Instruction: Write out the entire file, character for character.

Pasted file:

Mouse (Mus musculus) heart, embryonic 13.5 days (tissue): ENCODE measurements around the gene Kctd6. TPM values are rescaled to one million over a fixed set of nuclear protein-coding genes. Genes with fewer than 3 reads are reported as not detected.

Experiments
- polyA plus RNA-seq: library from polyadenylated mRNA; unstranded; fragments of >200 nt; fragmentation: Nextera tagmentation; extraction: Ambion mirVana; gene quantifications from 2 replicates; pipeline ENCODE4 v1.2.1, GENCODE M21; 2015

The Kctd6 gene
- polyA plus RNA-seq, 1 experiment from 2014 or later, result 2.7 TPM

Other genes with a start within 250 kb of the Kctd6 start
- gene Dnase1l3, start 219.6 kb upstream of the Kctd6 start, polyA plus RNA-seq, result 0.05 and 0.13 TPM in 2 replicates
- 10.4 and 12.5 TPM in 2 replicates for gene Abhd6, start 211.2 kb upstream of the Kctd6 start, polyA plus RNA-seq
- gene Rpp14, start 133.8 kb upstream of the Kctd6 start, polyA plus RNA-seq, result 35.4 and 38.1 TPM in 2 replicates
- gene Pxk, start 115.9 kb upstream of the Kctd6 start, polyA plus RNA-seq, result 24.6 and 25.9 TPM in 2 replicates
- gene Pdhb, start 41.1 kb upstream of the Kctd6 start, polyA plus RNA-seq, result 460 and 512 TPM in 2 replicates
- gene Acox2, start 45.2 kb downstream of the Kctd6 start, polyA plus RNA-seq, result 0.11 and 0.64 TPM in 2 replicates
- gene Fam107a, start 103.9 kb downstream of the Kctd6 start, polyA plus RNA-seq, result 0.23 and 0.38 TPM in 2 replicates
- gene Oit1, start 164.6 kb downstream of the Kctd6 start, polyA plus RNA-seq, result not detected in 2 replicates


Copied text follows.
Mouse (Mus musculus) heart, embryonic 13.5 days (tissue): ENCODE measurements around the gene Kctd6. TPM values are rescaled to one million over a fixed set of nuclear protein-coding genes. Genes with fewer than 3 reads are reported as not detected.

Experiments
- polyA plus RNA-seq: library from polyadenylated mRNA; unstranded; fragments of >200 nt; fragmentation: Nextera tagmentation; extraction: Ambion mirVana; gene quantifications from 2 replicates; pipeline ENCODE4 v1.2.1, GENCODE M21; 2015

The Kctd6 gene
- polyA plus RNA-seq, 1 experiment from 2014 or later, result 2.7 TPM

Other genes with a start within 250 kb of the Kctd6 start
- gene Dnase1l3, start 219.6 kb upstream of the Kctd6 start, polyA plus RNA-seq, result 0.05 and 0.13 TPM in 2 replicates
- 10.4 and 12.5 TPM in 2 replicates for gene Abhd6, start 211.2 kb upstream of the Kctd6 start, polyA plus RNA-seq
- gene Rpp14, start 133.8 kb upstream of the Kctd6 start, polyA plus RNA-seq, result 35.4 and 38.1 TPM in 2 replicates
- gene Pxk, start 115.9 kb upstream of the Kctd6 start, polyA plus RNA-seq, result 24.6 and 25.9 TPM in 2 replicates
- gene Pdhb, start 41.1 kb upstream of the Kctd6 start, polyA plus RNA-seq, result 460 and 512 TPM in 2 replicates
- gene Acox2, start 45.2 kb downstream of the Kctd6 start, polyA plus RNA-seq, result 0.11 and 0.64 TPM in 2 replicates
- gene Fam107a, start 103.9 kb downstream of the Kctd6 start, polyA plus RNA-seq, result 0.23 and 0.38 TPM in 2 replicates
- gene Oit1, start 164.6 kb downstream of the Kctd6 start, polyA plus RNA-seq, result not detected in 2 replicates